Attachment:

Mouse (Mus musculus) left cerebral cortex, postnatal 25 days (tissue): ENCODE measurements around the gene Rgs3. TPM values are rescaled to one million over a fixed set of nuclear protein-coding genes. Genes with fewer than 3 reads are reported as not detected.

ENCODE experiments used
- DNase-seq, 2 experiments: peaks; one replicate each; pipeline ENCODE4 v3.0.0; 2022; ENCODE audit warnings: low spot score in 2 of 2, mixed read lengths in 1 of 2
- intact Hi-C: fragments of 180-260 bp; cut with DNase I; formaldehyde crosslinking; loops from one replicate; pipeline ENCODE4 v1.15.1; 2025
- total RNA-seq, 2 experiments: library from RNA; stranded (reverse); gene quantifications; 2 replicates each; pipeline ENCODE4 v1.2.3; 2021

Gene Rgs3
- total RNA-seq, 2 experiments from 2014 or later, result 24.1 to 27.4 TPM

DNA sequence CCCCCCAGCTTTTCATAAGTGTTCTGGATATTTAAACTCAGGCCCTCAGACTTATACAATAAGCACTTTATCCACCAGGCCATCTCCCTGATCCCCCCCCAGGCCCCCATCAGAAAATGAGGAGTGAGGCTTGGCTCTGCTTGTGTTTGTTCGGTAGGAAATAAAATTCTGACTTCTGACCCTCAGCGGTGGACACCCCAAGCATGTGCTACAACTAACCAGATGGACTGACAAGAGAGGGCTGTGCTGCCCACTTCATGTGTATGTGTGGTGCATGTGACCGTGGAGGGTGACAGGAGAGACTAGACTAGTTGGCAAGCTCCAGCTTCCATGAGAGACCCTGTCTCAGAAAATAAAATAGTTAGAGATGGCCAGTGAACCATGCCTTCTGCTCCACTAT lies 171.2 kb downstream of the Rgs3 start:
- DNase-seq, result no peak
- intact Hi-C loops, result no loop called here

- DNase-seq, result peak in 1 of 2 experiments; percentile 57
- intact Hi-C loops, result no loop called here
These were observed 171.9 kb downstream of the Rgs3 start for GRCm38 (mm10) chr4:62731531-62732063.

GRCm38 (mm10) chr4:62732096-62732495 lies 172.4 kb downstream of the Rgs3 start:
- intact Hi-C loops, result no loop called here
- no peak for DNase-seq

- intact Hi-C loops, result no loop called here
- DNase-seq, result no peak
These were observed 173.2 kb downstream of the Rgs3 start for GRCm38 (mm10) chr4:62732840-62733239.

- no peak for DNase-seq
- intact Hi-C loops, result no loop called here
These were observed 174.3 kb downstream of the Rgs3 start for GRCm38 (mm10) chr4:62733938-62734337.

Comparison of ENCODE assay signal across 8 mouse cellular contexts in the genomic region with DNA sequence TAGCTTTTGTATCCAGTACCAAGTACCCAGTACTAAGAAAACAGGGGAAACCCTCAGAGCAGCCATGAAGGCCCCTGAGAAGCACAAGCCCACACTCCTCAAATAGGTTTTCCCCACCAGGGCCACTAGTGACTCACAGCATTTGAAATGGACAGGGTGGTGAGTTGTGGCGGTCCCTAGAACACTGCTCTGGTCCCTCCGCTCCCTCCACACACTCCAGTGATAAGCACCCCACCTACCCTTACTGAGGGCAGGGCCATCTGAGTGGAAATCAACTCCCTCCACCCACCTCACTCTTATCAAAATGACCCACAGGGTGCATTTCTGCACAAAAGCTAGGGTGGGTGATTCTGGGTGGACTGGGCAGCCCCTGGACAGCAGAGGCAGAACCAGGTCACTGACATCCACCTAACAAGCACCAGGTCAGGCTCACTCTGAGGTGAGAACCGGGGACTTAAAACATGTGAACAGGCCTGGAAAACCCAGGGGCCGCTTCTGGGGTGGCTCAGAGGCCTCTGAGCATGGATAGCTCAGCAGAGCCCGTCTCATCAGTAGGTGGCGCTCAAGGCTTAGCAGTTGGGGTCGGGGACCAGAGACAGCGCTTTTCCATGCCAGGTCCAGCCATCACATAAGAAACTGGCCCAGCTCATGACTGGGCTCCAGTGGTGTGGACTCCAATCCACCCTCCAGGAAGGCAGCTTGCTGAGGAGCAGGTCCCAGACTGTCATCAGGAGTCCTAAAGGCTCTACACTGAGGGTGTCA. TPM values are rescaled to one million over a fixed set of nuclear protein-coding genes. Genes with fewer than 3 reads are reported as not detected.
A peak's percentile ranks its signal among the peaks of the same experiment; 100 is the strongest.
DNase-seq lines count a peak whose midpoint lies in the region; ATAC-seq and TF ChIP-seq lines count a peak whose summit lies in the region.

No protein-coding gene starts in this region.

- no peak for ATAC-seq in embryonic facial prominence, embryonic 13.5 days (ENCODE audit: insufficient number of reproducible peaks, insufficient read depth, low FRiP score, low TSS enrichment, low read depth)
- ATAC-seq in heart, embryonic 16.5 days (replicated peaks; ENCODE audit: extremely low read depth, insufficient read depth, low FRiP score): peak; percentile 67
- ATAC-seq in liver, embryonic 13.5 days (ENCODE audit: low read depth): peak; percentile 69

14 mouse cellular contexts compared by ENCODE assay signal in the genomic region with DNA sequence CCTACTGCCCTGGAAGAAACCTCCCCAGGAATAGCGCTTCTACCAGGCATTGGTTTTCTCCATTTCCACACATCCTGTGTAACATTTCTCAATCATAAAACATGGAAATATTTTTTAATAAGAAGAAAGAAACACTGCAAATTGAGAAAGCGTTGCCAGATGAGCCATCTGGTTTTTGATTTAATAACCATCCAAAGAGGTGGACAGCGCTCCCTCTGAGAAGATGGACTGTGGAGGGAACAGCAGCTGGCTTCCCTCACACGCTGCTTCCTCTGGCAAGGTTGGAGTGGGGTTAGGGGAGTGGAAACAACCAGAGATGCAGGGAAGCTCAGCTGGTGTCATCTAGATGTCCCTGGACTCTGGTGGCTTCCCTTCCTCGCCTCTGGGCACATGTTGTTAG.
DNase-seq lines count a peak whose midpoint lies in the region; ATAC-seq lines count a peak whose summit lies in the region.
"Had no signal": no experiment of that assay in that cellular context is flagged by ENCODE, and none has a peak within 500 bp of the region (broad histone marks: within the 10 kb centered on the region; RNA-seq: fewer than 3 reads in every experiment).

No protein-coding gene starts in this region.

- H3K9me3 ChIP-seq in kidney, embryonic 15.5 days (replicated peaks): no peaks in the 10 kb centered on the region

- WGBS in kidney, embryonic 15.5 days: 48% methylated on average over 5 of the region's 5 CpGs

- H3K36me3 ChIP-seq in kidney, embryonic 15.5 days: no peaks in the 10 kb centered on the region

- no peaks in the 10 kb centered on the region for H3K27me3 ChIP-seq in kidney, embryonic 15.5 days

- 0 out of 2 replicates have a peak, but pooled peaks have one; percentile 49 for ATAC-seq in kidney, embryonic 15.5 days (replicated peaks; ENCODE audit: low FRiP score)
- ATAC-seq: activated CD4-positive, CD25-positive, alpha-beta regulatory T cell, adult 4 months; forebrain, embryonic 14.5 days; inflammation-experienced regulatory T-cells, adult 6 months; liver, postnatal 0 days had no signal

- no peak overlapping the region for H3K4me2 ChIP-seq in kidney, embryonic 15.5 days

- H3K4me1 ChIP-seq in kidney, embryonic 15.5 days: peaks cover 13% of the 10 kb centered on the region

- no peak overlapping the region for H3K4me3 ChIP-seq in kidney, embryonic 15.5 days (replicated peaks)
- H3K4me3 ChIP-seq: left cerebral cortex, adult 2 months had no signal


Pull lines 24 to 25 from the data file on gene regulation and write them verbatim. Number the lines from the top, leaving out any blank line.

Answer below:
A peak's percentile ranks its signal among the peaks of the same experiment; 100 is the strongest.
DNase-seq lines count a peak whose midpoint lies in the region; ATAC-seq and TF ChIP-seq lines count a peak whose summit lies in the region.